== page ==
Our nightmare neighbour went to JAIL over illegal man cave in his garden but he came back WORSE – he's driving us mad | The Sun

A MILLIONAIRE who was imprisoned after refusing to tear down his huge man cave is driving neighbours mad by parking his classic cars outside their homes.

Loaded accountant Graham Wildin, 70, was banged up for six weeks in August after refusing to tear down his massive 10,000 sq ft extension.

Mr Wildin failed to comply with court demands to clear out the lavish man cave – which includes a bowling alley, cinema, casino and bar.

Now back in Cinderford, Gloucestershire, he is accused by neighbours of causing them more misery by allegedly refusing to move his fleet of luxury cars from outside their homes.

They claim that they cannot even nip to the shops without risking losing their parking space on the narrow road they share.

Residents allege that Mr Wildin uses a string of CCTV cameras to spot the moment a neighbour drives off, allowing to quickly move one of his motors into the empty space.

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One local, who asked not to be named for fear of reprisals, said: “He literally watches people all the time. We are really up in arms about this.

“We’re trying to have a camera fitted on the street to do to him what he’s doing to us.

“It was pretty bad before he went to prison but since he has come out, it’s just got worse. We thought maybe a taste of jail might make him see sense.

“He was in Cardiff prison – he wasn’t in an open prison. He was in a proper tough prison.

“But he has obviously been sat in there thinking ‘how can I get at these neighbours even more?’”

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Mr Wildin’s massive man cave went up eight years ago without permission and he was initially given until the end of April 2020 to tear it down.

He told a court that an injunction would ruin him – stating that demolishing the complex would cost him £720,000.

There was no sign of Mr Wildin at his home where workmen were on site.

But eight cars, including a Porsche Caymen, and a van said to belong to him were parked along the narrow cul-de-sac.

Locals said that Mr Wildin installed a wildlife camera in a Bentley parked on the road after number plates were ripped from his vehicles.

And a neighbour said she now has to “think twice” about getting in her car for fear of having nowhere to park when she gets back.

She said: “You go to work or to the shops thinking ‘oh God, I hope he’s not plonked a Porsche outside the house'.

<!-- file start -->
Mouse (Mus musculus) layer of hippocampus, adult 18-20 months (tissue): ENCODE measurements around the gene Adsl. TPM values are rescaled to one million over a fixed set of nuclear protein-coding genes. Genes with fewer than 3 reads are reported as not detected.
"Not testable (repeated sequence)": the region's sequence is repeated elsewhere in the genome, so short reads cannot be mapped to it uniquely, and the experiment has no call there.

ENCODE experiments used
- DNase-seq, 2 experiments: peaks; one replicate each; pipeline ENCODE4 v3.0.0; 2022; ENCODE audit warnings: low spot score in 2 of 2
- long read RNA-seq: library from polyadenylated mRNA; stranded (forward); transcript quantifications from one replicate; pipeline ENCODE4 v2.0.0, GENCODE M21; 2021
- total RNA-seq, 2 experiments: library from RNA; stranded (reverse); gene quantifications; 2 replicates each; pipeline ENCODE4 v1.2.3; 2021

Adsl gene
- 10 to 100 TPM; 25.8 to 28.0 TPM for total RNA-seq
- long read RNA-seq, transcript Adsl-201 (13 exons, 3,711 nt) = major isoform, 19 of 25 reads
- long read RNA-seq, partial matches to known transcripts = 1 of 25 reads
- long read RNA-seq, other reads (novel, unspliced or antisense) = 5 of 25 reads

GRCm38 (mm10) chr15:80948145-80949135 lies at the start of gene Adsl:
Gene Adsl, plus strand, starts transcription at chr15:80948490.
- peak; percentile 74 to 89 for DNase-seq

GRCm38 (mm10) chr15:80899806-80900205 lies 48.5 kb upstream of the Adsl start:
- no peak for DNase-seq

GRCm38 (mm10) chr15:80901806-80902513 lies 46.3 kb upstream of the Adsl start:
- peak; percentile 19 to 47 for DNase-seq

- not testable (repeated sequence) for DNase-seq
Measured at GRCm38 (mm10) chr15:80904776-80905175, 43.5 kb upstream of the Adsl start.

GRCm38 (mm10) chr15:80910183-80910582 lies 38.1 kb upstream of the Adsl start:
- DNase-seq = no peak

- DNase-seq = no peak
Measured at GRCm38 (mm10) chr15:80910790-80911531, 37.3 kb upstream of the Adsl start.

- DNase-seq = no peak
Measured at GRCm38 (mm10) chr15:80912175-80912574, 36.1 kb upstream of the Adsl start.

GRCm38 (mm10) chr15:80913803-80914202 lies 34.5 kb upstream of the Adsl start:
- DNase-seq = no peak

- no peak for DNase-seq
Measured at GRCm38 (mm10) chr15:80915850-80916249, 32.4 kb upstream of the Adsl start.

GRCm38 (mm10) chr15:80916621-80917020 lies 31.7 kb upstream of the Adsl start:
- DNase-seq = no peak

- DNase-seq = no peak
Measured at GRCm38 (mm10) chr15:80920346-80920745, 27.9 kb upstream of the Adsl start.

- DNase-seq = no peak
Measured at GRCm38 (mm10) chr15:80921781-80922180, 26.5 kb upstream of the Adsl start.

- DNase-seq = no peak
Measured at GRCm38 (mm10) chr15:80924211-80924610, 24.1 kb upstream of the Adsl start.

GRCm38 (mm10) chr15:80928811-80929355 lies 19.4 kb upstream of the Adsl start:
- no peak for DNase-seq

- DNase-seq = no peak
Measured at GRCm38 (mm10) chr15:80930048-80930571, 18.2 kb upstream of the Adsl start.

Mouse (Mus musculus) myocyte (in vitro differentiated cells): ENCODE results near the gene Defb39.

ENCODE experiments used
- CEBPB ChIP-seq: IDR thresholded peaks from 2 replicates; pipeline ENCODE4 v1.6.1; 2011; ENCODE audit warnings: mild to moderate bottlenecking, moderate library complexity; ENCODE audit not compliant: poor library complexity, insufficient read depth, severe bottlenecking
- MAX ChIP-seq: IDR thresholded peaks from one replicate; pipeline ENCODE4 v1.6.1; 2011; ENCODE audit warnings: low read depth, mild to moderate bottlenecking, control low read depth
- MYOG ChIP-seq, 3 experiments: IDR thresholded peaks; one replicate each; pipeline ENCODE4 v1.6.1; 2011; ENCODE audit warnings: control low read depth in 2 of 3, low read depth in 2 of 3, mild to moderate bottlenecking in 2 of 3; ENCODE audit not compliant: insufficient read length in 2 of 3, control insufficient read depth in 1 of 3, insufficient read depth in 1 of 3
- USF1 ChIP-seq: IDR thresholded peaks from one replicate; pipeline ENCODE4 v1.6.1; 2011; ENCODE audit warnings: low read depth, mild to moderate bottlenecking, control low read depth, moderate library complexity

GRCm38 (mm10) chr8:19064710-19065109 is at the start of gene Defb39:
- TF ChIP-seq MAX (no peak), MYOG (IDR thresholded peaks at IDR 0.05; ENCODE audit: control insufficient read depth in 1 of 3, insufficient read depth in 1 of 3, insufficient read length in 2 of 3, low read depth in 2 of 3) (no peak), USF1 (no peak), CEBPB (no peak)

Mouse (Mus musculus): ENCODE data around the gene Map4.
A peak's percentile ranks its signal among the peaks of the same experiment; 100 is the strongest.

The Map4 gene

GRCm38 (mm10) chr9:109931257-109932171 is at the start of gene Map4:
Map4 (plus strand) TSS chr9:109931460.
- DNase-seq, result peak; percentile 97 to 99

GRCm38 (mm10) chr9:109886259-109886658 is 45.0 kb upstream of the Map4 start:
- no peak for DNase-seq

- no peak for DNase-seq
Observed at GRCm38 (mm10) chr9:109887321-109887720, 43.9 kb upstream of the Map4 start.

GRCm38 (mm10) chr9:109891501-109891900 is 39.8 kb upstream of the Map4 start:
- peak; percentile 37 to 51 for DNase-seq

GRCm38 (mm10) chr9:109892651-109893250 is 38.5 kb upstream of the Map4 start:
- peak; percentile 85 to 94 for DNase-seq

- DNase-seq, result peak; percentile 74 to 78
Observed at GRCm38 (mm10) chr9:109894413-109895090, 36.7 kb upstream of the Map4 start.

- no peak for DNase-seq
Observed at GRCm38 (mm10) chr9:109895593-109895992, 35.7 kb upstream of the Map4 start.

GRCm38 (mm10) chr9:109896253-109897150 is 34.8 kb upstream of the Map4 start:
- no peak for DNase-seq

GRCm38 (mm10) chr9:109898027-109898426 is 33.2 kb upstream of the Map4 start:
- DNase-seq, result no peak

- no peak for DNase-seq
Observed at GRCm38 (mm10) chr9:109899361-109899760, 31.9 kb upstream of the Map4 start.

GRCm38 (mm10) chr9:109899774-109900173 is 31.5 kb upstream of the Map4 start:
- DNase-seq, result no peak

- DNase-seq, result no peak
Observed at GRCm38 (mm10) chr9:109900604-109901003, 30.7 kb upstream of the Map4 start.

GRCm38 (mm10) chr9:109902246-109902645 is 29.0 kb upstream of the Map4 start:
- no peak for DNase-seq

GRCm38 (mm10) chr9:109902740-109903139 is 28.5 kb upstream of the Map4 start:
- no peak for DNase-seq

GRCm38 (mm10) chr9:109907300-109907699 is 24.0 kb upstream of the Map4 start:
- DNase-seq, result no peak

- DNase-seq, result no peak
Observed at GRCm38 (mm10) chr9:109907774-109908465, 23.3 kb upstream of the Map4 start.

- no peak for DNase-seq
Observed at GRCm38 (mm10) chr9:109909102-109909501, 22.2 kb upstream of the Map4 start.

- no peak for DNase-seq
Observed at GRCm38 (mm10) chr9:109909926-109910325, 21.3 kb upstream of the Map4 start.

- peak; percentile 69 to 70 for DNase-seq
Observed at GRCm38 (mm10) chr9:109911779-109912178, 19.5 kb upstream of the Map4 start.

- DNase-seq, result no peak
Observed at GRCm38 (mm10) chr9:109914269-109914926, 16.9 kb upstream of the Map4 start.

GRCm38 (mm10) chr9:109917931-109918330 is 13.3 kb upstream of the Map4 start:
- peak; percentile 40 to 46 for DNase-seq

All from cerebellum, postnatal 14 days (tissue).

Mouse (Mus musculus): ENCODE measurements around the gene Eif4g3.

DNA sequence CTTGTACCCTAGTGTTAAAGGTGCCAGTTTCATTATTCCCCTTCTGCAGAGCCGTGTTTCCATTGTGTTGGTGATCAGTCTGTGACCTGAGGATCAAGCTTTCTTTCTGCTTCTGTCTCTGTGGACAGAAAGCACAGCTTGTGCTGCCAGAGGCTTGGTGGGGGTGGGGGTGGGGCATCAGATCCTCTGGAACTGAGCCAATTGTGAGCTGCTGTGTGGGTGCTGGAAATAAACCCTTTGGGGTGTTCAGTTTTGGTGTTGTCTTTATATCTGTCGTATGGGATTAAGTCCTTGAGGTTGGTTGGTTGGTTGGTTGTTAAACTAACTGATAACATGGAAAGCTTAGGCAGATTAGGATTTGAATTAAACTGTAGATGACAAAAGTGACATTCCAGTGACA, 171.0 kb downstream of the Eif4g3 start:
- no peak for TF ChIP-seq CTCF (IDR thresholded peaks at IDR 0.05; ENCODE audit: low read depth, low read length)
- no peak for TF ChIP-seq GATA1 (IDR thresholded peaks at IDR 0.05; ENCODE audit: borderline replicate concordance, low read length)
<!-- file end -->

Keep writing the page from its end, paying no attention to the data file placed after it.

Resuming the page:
“He will watch on his cameras to see if you’ve driven away to work or the shops, and he’ll go out and park one of his cars where yours was.

“You have to really think about going out – because there might not be a space when you get back. It’s just a complete nightmare.

“He lives in a fantasy world. He thinks he can just do what he likes.

“We are all just worried to death about what he might do next.

“Prison has not changed him and, to be honest, I don’t think anything will.

“He blames us for the council getting involved with the leisure centre he has built back there.

“This is Graham’s way of getting back at us. I think he wants a confrontation out of us.

“But we are trying not to react, stay calm, and complain down the proper routes.”

Locals have had summits with police and council officials to try and work out a way forward.

In April last year, Wildin was given 18-weeks to cut off the water, electricity and gas and remove all the fixtures, fittings and furniture from inside the man cave.

But a court heard that when a council officer turned up in August 2021,  he found lights on, taps running, toilets flushing and the sound of the gas boiler.

A casino and bar had been removed but most of work that needed to be done to comply with the court order had not been carried out.

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Upon his prison release, Mr Wildin was given 18 weeks to render the building unusable or face another day in court.

Mr Wildin did not respond to requests for comment. At the accountancy firm he founded in nearby Lydney, his son Philip refused to speak.

What to do if you have a planning dispute with a neighbour

Neighbours can sometimes be a challenge, especially if they do things you don’t agree with.

Solicitor Vanessa Joll, who specialises in resolving disputes between neighbours has given some advice on certain situations.

Here are some:

  • When something has already been built

If your neighbour is building an extension which you think impinges on your light or view, the time to object is early.

If you don't do it, and they continue with the building work then it is very difficult to retrospectively get that part of the building changed.

  • When they’re building something legitimately

Under permitted development rights, it’s possible to extend your house by up to four metres at the rear without planning permission.

They can put up a fence up, as long as it's on their land, although it would probably be subject to a height restriction.

  • If it’s annoying, but not illegal

You could try and take them to court on the grounds that their behaviour affects you negatively.

You could either apply for an injunction to have it removed, or claim for damages.

However, the cost of pursuing the claim may be more than what you actually get back.

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